Chinese and Korean investors are snapping up commercial real estate in major European countries, helping drive investment in the region in the first half of the year, according to property services firm Jones Lang LaSalle.
Net capital inflows into Europe's commercial property sector jumped 18 percent in the first half of 2013 compared with the first half of last year to top $12 billion, and Asia-Pacific investors accounted for nearly half that amount at $5.6 billion, Jones Lang LaSalle said.
"Chinese and South Korean investors have driven this growth, especially in the residential and office sectors, and we expect emerging market institutional capital to be a major theme within commercial investment markets for many years to come," Alistair Meadows, director, international capital group Asia Pacific at Jones Lang LaSalle said on Thursday.
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Over-exposure to local markets, a build-up of capital and increasing confidence in investing in international real estate were some of the reasons why European commercial property has grown in appeal, said David Green-Morgan, research director, global capital markets at Jones Lang LaSalle.
"They're [Koreans are] moving from a market which is very small to the global market, which is enormous and gives them much more potential," Green-Morgan said. "The euro crisis as a factor has certainly disappeared as a reason not to go to Europe."
Green-Morgan adds that although China's economy may be slowing, the capital base within the country is still very large thanks to decades of constant economic growth.
"The government has a policy of promoting offshore investment through its companies, and institutions," Green-Morgan said.
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The Asia-Pacific region accounted for the highest level of overseas investment in the first half of the year at $8.5 billion, with South Korea and China leading the charge. Overseas buying activity from the two Asian countries more than doubled in the first half of the year compared with the first six months of 2012, Jones Lang LaSalle said.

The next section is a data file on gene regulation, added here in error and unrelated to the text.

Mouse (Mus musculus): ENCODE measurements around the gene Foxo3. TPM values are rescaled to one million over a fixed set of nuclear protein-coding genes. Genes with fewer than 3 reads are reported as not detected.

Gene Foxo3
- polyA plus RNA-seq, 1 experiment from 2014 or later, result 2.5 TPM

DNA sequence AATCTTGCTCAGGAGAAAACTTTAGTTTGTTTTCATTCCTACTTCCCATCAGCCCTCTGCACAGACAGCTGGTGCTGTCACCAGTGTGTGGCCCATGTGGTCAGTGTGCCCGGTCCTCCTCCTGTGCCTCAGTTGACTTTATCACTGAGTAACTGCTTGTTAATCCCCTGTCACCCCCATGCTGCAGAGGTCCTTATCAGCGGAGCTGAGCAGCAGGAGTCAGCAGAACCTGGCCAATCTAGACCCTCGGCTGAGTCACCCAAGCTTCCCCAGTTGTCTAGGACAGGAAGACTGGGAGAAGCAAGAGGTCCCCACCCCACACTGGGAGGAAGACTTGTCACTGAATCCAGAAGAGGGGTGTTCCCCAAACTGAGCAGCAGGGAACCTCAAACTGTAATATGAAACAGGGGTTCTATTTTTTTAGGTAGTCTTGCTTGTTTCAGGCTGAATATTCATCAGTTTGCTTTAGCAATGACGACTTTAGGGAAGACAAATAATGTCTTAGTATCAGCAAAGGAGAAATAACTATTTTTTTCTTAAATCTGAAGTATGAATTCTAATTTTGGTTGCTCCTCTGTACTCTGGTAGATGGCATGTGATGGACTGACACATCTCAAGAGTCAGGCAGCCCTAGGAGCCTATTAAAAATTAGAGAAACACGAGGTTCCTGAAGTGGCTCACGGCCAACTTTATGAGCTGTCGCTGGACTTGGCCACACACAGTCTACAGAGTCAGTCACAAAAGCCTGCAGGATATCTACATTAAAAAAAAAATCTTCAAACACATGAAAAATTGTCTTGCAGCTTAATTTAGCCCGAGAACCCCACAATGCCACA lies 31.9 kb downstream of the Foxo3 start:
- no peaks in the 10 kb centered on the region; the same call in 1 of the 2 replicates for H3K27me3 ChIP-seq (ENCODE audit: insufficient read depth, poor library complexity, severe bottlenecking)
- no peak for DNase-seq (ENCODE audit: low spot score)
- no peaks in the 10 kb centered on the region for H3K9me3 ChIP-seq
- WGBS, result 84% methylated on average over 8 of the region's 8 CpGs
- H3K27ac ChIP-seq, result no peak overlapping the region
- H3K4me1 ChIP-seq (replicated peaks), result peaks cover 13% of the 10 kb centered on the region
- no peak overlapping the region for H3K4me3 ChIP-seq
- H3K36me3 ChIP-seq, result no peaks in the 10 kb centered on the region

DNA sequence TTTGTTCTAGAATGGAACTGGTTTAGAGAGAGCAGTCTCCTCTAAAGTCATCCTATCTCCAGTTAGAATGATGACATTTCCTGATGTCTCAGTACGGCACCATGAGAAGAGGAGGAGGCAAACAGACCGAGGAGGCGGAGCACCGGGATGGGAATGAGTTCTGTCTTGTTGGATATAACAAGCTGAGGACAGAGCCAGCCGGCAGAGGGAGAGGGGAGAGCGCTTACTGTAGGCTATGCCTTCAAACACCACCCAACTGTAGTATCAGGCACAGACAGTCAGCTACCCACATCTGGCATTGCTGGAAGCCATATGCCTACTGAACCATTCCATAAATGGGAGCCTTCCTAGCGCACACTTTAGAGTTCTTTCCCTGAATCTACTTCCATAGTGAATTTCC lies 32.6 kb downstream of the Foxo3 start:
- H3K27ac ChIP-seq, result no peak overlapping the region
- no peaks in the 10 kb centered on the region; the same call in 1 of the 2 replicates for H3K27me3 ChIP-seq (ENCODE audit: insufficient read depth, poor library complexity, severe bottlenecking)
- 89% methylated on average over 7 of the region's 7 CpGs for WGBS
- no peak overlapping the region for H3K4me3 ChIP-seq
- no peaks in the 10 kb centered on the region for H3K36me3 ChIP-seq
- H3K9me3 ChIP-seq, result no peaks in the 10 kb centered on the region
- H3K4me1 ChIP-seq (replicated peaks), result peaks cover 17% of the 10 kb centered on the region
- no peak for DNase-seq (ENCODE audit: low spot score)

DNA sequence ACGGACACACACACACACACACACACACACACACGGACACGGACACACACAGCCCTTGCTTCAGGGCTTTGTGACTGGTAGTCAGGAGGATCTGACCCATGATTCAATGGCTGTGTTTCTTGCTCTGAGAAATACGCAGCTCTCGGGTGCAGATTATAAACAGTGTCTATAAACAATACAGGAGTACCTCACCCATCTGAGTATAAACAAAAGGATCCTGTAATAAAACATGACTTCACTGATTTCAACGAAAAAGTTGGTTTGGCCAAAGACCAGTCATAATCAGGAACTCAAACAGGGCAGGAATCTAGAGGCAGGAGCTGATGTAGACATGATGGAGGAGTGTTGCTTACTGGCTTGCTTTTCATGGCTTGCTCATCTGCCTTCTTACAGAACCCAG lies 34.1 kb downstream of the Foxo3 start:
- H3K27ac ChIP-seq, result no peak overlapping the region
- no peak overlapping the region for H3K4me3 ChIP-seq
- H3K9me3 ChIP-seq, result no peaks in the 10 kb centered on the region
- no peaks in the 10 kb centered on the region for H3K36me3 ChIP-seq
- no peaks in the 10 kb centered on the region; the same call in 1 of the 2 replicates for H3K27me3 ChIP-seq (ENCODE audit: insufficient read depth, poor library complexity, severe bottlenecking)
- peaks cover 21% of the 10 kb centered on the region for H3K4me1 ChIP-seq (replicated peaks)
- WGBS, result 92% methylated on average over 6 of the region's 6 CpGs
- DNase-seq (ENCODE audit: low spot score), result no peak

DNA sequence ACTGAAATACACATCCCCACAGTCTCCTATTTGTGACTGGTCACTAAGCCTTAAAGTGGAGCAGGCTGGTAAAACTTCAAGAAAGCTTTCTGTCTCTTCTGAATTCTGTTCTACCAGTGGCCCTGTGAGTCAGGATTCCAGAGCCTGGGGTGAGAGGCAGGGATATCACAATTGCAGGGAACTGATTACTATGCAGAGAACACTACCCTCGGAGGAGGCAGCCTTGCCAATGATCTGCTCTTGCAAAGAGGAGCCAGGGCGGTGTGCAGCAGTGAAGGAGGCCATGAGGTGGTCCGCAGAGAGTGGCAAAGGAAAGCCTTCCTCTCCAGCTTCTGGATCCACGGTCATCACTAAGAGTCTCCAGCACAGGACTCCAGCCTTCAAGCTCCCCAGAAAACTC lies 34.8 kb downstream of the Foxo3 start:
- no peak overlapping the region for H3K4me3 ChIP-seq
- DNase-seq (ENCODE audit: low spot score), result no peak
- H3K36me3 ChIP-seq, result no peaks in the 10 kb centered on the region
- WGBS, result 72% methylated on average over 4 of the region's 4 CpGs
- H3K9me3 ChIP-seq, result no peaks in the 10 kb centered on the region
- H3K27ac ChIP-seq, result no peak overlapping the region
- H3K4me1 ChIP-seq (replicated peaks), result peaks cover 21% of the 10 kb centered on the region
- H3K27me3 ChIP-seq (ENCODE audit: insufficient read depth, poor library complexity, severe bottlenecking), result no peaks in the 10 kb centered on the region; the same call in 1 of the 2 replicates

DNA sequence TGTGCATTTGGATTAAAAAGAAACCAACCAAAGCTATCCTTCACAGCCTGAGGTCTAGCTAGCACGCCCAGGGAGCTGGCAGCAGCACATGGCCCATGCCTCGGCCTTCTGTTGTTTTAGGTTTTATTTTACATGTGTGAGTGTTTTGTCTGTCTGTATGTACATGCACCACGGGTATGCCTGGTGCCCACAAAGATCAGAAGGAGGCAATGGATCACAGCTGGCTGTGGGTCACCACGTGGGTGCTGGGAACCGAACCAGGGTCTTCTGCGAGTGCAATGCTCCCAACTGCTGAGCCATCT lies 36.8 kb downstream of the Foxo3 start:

Where's the money going?
Acquiring prime real estate in the U.K., France and Germany were the key markets for South Koreans and the Chinese with London remaining the top destination for commercial property globally, the firm said.
"Continuing a now long established theme, 60 percent of all the money moving into Europe from the Americas, Middle East and Asia-Pacific is finding a home in London," Jones Lang LaSalle said.
Some notable deals this year included Chinese insurer Ping An's purchase of the landmark London home of insurance firm Lloyds of London for $393.5 million in early July.
Samsung SRA Asset Management, representing a group of South Korean institutional investors, bought 30 Crown Place, a building in the city of London, for $215 million in April.
There are signs that foreign investors are starting to look at investing in secondary cities in Europe, Green-Morgan said.
"Increasingly we are seeing them going to Germany and France and other countries within the euro zone like Sweden," he said.
—By CNBC.com's Rajeshni Naidu-Ghelani; Follow her on Twitter @RajeshniNaidu.